Second, the mere presence of the tutorials is not sufficient. The game doesn’t really make it clear that there is tons of additional content hidden in the menus, so I can easily imagine lots of people skipping past them.
But also, are people seriously advocating that you should have to read through pages of text to understand how to play a mainstream jRPG? I mean, I have read through pages of text before playing a game. For example, I did that when I first played Rainbow Six. But that was a game that made it pretty clear that it was going for something very different from your usual First Person Shooter. FF VIII is not Rainbow Six.
Lastly, I am of the opinion that some of the tutorials are garbage. For example, consider the early mandatory tutorial that teaches you how to Junction.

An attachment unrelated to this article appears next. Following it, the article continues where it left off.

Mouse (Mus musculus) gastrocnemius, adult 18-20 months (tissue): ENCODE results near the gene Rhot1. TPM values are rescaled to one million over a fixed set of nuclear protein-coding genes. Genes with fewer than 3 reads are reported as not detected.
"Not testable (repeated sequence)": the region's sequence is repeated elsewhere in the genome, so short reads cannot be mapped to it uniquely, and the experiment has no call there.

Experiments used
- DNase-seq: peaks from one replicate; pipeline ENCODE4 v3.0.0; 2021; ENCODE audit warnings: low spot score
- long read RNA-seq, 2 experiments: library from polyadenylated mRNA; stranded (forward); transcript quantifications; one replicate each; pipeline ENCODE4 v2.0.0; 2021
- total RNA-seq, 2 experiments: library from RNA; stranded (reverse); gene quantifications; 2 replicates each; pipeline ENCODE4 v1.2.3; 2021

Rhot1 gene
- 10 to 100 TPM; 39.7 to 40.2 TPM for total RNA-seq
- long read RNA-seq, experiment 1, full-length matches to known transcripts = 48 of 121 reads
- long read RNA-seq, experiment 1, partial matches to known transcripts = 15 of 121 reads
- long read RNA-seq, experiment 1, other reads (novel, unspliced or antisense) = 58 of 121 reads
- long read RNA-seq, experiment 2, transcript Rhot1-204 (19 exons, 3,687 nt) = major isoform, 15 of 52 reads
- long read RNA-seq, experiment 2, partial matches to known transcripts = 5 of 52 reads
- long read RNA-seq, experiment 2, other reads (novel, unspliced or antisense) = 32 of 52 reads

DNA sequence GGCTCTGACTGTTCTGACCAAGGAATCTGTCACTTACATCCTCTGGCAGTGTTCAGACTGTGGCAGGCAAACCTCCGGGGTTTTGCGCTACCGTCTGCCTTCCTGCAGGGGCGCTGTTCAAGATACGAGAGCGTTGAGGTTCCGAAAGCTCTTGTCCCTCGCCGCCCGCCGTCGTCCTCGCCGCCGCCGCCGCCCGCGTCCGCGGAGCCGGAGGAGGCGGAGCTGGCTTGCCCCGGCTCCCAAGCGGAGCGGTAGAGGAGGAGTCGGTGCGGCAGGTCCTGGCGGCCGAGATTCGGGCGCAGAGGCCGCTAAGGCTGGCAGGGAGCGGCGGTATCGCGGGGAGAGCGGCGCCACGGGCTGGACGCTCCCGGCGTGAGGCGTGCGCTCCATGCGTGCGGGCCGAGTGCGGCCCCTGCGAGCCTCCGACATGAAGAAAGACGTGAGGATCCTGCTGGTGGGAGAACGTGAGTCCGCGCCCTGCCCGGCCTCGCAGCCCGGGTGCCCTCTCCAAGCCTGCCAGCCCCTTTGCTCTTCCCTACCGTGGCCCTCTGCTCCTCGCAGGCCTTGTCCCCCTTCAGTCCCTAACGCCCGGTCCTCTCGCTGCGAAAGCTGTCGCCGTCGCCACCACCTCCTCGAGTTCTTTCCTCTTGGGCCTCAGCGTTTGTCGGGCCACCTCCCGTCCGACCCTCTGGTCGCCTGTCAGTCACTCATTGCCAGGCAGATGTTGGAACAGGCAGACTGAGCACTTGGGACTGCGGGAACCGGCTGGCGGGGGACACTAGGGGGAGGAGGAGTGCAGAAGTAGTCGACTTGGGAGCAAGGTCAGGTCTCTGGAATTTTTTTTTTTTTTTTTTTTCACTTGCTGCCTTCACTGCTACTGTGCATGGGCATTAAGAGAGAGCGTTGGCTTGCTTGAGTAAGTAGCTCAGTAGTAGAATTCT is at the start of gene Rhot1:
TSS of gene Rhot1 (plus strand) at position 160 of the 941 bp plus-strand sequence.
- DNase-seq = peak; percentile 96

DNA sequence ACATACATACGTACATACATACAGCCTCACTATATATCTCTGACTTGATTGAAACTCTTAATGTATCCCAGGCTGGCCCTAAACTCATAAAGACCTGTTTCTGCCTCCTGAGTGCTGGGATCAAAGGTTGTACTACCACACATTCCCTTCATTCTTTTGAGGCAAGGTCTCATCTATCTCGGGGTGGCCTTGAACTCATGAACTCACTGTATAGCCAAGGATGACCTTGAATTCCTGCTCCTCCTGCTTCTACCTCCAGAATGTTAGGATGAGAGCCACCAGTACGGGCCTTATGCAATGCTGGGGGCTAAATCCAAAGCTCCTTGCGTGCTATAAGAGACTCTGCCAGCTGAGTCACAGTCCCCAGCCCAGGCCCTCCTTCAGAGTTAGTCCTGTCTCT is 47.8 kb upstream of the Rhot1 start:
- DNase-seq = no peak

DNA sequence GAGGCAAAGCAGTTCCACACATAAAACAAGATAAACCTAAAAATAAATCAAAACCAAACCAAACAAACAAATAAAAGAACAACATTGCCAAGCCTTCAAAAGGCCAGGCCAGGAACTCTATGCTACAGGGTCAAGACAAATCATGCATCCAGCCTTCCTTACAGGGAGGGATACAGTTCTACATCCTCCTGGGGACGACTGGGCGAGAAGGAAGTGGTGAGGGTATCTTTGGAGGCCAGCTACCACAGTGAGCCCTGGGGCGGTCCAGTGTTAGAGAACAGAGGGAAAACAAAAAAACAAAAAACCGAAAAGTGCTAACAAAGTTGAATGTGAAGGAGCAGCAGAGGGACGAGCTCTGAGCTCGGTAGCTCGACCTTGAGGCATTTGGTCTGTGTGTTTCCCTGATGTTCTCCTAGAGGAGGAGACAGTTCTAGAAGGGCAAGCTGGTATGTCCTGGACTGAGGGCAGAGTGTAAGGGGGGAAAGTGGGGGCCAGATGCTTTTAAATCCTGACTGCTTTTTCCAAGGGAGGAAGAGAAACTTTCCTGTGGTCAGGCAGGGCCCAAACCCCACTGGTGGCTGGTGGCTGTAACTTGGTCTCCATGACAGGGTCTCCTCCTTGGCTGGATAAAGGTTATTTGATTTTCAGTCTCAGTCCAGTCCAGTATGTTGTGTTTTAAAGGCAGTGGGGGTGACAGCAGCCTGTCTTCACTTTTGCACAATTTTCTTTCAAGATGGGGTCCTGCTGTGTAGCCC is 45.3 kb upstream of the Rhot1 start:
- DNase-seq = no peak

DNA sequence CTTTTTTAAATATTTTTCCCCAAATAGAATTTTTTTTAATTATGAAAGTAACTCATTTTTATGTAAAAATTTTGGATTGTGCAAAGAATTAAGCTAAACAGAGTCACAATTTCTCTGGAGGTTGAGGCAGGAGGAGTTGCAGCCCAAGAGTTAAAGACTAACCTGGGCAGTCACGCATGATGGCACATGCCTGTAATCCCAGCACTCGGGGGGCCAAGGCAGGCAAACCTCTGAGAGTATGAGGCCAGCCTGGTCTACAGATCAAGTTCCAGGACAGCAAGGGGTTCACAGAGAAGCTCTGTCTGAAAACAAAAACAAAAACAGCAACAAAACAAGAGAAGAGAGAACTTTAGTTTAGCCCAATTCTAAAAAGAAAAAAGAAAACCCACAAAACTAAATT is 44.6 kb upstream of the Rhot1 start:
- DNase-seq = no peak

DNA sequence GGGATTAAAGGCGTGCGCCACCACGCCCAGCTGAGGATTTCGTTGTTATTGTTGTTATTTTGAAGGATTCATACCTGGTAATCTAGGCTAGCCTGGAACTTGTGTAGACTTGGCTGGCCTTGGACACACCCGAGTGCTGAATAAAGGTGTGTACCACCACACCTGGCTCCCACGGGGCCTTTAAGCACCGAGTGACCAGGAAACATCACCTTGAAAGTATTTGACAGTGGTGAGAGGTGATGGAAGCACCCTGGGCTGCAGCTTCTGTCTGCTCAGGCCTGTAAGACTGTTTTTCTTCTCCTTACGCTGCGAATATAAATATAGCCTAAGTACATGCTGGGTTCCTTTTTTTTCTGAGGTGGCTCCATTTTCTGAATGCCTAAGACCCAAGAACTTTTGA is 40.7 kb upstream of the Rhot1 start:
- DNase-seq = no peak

Or actually, let’s consider how a modern video game tutorial might work. Maybe you’re playing an open world game, and an early quest unlocks a Skill Point. Maybe the game then walks you through how to navigate to the Skill Menu and unlock an early ability. You now have that ability, and know how to unlock more.
If FF VIII were designed like a modern game, it might start you off with the ability to Junction to, say, your Attack stat, hand you 50 stocks of Blizzard, and then show you how to Junction them.
Instead, the tutorial is all hypothetical. It shows you how to Junction X stocks of some spell (I can’t recall which) to some stat (I can’t recall which), regardless of whether you have that spell (and at this point in the game, you almost certainly don’t have the ability to Junction to literally anything). It’s in no way based on the actual makeup of your party.
Suffice to say that this is extremely confusing. You might assume that the tutorial was real, and that your character is now properly Junctioned.But maybe you go into the menu to check, only to find out that you’re not. So you try to repeat what the tutorial shows you, only to discover that you can’t yet Junction to anything.